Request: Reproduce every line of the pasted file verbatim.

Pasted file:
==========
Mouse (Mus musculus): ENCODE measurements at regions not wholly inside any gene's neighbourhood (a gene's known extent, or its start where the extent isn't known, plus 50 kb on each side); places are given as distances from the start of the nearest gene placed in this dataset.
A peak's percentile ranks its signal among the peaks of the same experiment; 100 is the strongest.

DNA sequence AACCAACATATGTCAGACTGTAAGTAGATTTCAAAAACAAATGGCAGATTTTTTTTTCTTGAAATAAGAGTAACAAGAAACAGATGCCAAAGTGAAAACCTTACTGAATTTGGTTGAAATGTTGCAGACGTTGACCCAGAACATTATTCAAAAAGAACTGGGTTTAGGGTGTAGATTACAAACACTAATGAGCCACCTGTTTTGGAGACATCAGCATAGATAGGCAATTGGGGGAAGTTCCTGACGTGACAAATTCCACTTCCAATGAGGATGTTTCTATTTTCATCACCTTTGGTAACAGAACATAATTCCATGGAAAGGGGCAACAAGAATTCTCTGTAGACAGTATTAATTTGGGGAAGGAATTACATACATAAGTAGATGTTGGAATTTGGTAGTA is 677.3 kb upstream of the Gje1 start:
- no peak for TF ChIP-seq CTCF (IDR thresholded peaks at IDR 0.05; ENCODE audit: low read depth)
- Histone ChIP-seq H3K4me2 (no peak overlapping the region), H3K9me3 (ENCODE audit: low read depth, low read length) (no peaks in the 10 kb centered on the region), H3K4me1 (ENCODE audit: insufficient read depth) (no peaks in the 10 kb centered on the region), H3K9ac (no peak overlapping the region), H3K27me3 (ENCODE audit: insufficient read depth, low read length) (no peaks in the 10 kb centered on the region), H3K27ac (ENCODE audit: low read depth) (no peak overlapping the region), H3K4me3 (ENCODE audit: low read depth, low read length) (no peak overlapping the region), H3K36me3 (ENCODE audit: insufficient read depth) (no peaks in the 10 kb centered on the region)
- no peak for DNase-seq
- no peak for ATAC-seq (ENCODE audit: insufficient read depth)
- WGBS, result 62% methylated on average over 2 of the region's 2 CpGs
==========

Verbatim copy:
Mouse (Mus musculus): ENCODE measurements at regions not wholly inside any gene's neighbourhood (a gene's known extent, or its start where the extent isn't known, plus 50 kb on each side); places are given as distances from the start of the nearest gene placed in this dataset.
A peak's percentile ranks its signal among the peaks of the same experiment; 100 is the strongest.

DNA sequence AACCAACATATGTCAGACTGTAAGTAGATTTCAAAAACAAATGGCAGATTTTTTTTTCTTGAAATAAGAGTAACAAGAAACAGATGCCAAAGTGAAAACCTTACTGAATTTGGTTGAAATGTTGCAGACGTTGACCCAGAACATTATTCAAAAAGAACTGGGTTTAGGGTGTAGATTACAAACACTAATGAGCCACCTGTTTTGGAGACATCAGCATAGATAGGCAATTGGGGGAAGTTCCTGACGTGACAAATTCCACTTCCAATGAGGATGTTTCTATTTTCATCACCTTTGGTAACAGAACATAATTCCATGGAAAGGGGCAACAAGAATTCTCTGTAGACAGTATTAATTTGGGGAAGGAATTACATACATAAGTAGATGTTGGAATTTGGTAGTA is 677.3 kb upstream of the Gje1 start:
- no peak for TF ChIP-seq CTCF (IDR thresholded peaks at IDR 0.05; ENCODE audit: low read depth)
- Histone ChIP-seq H3K4me2 (no peak overlapping the region), H3K9me3 (ENCODE audit: low read depth, low read length) (no peaks in the 10 kb centered on the region), H3K4me1 (ENCODE audit: insufficient read depth) (no peaks in the 10 kb centered on the region), H3K9ac (no peak overlapping the region), H3K27me3 (ENCODE audit: insufficient read depth, low read length) (no peaks in the 10 kb centered on the region), H3K27ac (ENCODE audit: low read depth) (no peak overlapping the region), H3K4me3 (ENCODE audit: low read depth, low read length) (no peak overlapping the region), H3K36me3 (ENCODE audit: insufficient read depth) (no peaks in the 10 kb centered on the region)
- no peak for DNase-seq
- no peak for ATAC-seq (ENCODE audit: insufficient read depth)
- WGBS, result 62% methylated on average over 2 of the region's 2 CpGs